Party Hour experienced a steep drop off moving through October, as Witching Hour was now often too slow to be worth enabling, and other decks could make better use of its other signature cards. Feln decks had morphed down the curve somewhat at this point – like many other decks of this era, most were powered by Champion of Cunning and Scouting Party with various shells surrounding the cards. Felnscar, for instance, had a “throw it all in” approach reminiscent of Stonescar Midrange decks of earlier months, yet with an even greedier powerbase. Champion of Chaos AND Midnight Gale on 3? The mind boggles. Playing Strangers for fixing was less a choice and more a necessity for Felnscar.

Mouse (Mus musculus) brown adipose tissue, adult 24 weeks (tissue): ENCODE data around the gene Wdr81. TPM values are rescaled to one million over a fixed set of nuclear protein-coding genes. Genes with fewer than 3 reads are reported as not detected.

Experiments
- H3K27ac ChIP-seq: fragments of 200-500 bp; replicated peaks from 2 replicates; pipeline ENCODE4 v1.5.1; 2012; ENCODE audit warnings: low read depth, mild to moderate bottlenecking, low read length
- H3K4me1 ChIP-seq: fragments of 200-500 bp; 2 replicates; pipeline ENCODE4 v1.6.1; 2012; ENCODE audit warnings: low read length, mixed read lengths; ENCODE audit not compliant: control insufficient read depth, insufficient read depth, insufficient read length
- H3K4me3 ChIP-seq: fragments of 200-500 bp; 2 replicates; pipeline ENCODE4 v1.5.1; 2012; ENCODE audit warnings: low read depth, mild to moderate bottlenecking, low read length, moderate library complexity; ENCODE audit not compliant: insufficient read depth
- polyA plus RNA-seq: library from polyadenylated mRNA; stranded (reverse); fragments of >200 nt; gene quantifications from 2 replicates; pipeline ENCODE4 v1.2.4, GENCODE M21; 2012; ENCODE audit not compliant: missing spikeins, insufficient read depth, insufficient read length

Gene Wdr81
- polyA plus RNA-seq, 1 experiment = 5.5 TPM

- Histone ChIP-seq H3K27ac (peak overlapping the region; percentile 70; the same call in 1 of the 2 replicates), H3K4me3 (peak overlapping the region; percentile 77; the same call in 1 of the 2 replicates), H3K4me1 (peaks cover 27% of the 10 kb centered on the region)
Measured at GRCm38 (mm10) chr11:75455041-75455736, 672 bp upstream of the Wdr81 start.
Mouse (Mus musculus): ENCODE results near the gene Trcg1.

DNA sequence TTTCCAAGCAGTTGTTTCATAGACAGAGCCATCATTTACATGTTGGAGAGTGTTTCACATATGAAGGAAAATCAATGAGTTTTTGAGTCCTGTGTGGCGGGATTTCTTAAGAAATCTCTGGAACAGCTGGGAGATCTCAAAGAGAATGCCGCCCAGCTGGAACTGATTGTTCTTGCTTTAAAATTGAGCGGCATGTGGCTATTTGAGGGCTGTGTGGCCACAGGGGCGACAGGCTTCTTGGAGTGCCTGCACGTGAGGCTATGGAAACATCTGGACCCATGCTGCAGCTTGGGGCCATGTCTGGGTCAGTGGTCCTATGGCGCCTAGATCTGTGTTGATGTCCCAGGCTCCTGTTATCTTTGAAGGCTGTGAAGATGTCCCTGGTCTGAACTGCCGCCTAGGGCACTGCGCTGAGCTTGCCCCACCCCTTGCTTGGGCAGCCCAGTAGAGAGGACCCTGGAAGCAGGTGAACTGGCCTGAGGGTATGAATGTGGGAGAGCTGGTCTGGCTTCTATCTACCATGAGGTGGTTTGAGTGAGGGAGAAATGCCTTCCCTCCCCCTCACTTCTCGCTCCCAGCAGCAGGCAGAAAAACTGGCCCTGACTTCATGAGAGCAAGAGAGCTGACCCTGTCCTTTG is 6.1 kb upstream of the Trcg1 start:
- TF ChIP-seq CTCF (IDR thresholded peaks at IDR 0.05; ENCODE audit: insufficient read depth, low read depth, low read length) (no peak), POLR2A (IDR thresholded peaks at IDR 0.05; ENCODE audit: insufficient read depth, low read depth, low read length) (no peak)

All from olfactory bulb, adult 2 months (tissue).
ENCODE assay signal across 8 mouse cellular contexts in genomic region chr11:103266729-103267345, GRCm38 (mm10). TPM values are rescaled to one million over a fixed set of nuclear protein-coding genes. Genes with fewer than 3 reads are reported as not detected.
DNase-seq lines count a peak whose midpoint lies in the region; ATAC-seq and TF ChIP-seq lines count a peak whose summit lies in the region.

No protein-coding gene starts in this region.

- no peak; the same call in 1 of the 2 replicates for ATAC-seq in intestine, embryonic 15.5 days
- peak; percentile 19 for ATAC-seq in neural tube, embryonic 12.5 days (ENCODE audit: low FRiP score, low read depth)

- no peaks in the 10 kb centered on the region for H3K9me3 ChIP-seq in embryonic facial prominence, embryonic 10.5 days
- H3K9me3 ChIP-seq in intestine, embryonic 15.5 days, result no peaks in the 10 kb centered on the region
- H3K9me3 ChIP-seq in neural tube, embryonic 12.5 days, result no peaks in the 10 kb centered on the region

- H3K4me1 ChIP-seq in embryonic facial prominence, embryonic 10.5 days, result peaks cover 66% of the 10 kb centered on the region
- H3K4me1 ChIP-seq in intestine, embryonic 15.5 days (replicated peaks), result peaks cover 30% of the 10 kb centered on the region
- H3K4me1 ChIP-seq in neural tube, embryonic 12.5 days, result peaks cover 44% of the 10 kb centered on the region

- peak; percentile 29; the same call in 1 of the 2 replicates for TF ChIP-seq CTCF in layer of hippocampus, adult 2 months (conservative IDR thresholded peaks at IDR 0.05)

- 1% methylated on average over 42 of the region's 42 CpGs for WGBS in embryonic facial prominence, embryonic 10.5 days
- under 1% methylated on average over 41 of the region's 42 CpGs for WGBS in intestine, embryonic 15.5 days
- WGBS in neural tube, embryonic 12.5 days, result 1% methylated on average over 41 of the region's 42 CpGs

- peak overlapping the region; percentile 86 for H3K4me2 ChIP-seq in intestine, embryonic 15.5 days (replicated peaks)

Speaking of greedy powerbases, October brought with it Eternal’s first FOUR faction deck. Azindel’s Gift had been brought to players attention in part due to powerful tournament Feln Control lists, and players had been experimenting off and on with TJS Control decks for the past months. The legendary Finkel realized that we were foolish to play an entire color just for Gift, and ended up porting the then-common Forbidden Lore (now called Celestial Omen)/Azindel’s gift package into a unit based TJP Control shell, creating 4F Control. At the time, it was known mostly as 4CC Control, but since 4CC stands for “4 Color Control” the name was less impressive then people probably hoped. A short note from Finkel himself about the deck: